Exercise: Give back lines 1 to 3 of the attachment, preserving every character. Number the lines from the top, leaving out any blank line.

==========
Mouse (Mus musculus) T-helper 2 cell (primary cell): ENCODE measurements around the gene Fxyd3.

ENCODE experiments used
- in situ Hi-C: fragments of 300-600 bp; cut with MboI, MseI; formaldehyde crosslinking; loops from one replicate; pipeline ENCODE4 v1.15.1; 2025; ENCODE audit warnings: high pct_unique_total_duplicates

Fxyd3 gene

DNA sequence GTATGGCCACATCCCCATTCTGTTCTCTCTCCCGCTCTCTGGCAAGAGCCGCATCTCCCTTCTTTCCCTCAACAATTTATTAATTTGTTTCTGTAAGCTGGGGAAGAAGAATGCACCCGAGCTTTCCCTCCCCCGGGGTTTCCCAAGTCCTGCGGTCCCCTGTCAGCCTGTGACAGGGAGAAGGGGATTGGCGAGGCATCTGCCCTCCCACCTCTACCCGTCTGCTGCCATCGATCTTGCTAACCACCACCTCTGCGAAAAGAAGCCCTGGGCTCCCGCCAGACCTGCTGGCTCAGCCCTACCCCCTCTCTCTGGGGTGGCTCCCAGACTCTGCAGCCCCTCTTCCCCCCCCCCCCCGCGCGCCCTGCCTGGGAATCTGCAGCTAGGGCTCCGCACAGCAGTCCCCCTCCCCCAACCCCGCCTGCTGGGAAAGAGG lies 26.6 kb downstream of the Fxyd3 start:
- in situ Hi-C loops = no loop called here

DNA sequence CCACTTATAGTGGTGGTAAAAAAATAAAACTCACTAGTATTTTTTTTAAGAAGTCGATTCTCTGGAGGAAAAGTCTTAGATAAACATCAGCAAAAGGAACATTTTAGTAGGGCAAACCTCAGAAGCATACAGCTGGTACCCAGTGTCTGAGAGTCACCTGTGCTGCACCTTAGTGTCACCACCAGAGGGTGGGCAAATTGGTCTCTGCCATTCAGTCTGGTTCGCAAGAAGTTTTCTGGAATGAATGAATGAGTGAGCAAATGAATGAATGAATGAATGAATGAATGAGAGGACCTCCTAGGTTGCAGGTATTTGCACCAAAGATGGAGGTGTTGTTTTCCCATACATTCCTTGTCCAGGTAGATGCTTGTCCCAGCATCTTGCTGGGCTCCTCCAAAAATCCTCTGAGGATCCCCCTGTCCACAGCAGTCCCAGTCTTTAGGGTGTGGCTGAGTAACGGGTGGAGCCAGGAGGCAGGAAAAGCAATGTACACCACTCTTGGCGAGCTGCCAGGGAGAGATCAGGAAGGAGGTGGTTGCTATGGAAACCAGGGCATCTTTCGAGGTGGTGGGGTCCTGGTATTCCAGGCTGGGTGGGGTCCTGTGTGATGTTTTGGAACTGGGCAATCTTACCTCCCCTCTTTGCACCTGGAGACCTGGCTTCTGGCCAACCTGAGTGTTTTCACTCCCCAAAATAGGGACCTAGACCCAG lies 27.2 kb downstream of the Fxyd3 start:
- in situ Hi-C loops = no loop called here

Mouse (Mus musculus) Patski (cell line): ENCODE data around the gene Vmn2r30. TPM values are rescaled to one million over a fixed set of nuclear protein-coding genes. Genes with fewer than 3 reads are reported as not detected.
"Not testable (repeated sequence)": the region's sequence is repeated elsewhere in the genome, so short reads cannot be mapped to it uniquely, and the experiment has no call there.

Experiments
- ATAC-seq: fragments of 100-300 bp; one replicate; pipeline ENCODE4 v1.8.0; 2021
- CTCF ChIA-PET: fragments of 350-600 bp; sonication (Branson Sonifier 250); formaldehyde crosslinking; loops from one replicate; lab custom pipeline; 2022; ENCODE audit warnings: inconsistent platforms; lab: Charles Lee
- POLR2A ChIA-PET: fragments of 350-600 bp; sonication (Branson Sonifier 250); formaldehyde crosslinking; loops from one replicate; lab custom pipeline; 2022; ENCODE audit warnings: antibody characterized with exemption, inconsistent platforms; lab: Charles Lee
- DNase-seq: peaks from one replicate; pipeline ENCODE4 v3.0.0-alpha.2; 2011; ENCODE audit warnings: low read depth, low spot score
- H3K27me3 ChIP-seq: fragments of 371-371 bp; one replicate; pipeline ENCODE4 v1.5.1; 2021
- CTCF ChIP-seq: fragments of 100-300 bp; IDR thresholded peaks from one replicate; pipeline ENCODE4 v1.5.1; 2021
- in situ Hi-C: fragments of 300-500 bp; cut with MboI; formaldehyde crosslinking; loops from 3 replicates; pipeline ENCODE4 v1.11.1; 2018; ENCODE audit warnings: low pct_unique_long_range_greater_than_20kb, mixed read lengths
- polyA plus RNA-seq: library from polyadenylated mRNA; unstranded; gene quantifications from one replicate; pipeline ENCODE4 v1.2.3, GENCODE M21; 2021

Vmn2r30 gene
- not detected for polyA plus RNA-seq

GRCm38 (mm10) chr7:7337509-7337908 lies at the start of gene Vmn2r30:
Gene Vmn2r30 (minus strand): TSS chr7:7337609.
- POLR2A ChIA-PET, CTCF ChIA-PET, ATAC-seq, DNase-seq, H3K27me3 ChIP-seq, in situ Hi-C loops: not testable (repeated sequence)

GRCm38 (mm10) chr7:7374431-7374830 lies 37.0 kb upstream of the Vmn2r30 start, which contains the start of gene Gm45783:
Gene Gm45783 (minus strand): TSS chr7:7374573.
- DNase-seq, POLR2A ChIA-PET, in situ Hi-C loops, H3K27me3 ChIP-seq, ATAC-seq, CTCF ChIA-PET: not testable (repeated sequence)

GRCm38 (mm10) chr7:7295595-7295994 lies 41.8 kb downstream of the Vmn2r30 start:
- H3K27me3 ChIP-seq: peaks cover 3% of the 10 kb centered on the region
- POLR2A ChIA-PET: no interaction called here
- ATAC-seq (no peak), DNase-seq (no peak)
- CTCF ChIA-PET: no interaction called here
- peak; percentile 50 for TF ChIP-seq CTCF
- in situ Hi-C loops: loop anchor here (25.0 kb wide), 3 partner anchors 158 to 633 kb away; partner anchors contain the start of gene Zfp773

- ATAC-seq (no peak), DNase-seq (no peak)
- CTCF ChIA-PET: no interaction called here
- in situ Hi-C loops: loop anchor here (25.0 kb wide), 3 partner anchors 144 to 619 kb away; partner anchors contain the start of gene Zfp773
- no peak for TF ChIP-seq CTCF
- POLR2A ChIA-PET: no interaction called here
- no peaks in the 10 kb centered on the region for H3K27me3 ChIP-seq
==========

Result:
Mouse (Mus musculus) T-helper 2 cell (primary cell): ENCODE measurements around the gene Fxyd3.

ENCODE experiments used
- in situ Hi-C: fragments of 300-600 bp; cut with MboI, MseI; formaldehyde crosslinking; loops from one replicate; pipeline ENCODE4 v1.15.1; 2025; ENCODE audit warnings: high pct_unique_total_duplicates